The next challenge is to provide more specificity to the above picture: Given that the amygdala is one of the most densely connected structures in the brain, does it make fewer overall connections in autism, or are there specific connections with other brain regions that are missing?
Of particular interest are the many connections between the prefrontal cortex and the amygdala, which change throughout typical childhood and adolescence16. These connections have been linked to an exaggerated response of the amygdala to faces in both children17 and adults18 with autism. This may be due to a decrease in habituation of the fMRI response over time. The prefrontal cortex normally dampens amygdala responses over multiple trials, but fails to do so in autism.
A role for abnormal connectivity between the amygdala and the prefrontal cortex in the development of autism also fits well with theories of early alterations in social reward and social motivation19. Connections between the prefrontal cortex and the amygdala have long been shown to be important for these functions.
Results implicating specific circuits should not detract from investigating the many other structures that contribute to autism, but they will help add one component into which researchers can sink their teeth. What is the precise functional contribution of this particular circuit to autism?
Studies of mood disorders suggest that the prefrontal cortex serves to regulate the emotional responses triggered by the amygdala. This model is supported by the gradual loss of fear conditioning in experimental studies of this same circuit, in a large number of experiments ranging from rat electrophysiology to human fMRI.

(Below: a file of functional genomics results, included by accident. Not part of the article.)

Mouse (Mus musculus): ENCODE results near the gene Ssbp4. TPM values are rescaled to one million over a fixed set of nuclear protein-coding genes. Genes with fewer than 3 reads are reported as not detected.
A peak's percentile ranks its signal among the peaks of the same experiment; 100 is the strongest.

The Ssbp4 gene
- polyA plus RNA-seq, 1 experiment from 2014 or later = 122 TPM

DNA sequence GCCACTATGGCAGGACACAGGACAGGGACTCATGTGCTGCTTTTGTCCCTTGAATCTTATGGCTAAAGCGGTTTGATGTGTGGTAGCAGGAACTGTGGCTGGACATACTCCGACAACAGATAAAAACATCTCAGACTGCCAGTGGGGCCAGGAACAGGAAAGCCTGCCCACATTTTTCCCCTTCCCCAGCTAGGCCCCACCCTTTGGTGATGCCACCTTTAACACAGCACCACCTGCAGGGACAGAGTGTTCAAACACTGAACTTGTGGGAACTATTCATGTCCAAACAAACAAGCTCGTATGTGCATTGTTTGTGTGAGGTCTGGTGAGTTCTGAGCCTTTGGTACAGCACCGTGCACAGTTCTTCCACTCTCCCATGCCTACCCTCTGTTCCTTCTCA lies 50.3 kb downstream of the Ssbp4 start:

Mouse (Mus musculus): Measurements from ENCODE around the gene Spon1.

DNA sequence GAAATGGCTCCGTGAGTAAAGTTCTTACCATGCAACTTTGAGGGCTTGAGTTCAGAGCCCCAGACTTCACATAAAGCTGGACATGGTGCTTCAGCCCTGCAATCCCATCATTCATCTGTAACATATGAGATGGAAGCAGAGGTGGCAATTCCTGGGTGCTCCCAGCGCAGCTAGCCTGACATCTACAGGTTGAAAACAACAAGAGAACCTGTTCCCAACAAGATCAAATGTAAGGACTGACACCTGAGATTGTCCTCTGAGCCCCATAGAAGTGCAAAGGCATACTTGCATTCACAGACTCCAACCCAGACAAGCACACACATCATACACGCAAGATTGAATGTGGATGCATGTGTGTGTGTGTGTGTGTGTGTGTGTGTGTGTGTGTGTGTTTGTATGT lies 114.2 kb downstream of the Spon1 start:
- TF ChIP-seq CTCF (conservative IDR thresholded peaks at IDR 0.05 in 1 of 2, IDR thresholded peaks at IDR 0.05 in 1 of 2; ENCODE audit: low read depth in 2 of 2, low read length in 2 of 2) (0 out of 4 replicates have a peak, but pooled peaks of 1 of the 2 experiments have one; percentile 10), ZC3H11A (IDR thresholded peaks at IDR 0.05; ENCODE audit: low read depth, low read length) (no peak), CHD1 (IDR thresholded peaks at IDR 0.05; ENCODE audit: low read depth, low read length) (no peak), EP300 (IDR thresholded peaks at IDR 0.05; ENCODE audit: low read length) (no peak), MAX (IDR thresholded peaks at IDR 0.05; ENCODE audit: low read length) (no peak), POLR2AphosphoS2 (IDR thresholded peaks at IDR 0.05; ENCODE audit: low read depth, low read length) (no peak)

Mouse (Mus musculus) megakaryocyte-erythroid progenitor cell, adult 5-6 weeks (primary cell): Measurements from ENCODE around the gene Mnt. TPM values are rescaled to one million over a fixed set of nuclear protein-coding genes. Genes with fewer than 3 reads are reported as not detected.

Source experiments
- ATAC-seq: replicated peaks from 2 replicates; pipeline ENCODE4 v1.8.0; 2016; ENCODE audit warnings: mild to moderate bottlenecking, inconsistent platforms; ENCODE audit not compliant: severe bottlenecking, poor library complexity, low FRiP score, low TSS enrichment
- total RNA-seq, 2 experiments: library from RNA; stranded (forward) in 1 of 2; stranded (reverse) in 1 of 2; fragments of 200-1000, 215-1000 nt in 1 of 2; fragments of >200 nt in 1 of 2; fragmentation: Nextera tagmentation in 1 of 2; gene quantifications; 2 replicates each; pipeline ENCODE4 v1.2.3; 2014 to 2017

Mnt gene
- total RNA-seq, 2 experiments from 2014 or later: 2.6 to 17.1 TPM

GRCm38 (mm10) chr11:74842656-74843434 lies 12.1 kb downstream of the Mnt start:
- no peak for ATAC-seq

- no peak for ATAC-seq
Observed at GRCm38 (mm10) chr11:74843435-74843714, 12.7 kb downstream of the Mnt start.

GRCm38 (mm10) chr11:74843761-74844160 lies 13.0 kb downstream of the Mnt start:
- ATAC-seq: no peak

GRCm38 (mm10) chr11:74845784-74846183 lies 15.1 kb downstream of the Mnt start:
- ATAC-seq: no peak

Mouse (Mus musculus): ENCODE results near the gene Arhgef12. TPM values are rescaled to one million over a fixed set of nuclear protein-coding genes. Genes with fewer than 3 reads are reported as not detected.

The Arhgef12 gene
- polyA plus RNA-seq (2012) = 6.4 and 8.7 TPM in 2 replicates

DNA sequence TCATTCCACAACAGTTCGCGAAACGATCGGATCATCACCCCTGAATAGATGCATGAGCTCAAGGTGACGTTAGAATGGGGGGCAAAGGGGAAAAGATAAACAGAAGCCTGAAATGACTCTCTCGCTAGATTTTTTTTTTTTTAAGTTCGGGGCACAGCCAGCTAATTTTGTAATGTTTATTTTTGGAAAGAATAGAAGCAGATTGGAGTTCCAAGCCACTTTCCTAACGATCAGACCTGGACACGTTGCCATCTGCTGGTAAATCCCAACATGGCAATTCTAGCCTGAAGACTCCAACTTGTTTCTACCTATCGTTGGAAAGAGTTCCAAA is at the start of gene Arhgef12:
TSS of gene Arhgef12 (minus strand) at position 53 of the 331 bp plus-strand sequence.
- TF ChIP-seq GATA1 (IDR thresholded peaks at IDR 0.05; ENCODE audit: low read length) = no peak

The amygdala can orchestrate cognitive processes based on social stimuli, but it requires information about the context in which those stimuli occur — information conveyed by the prefrontal cortex and the hippocampus. In the absence of such contextual input, the amygdala may inappropriately interpret social stimuli, which may become ambiguous and overwhelming. The long-term effects of the concomitant anxiety and avoidance could add to social deficits.
Three features make investigations of the amygdala’s role in autism particularly exciting. First, the amygdala’s structure develops over time. This, paired with its well-studied role in emotional learning, raises the hope that interventions could target the amygdala’s role in development.
Second, calls for understanding psychiatric disorders across a spectrumfit well with our emerging view of the amygdala in motivation and reward. This role will surely cut across multiple disorders, and may help to parse subtypes of autism.
Finally, animal studies are rapidly revealing the intricate details of the amygdala’s connectivity, as well as more precise descriptions of its multiple behavioral roles. Techniques such as optogenetics, which uses light to activate neurons in the brain, can carve out circuits that elude the resolution possible with fMRI.
Putting all these pieces together will take some time, and will surely show us that ‘the amygdala’ and ‘autism’ are concepts that need substantial revision before we can properly relate them to each other.
Ralph Adolphs is Bren Professor of Psychology and Neuroscience at the California Institute of Technology.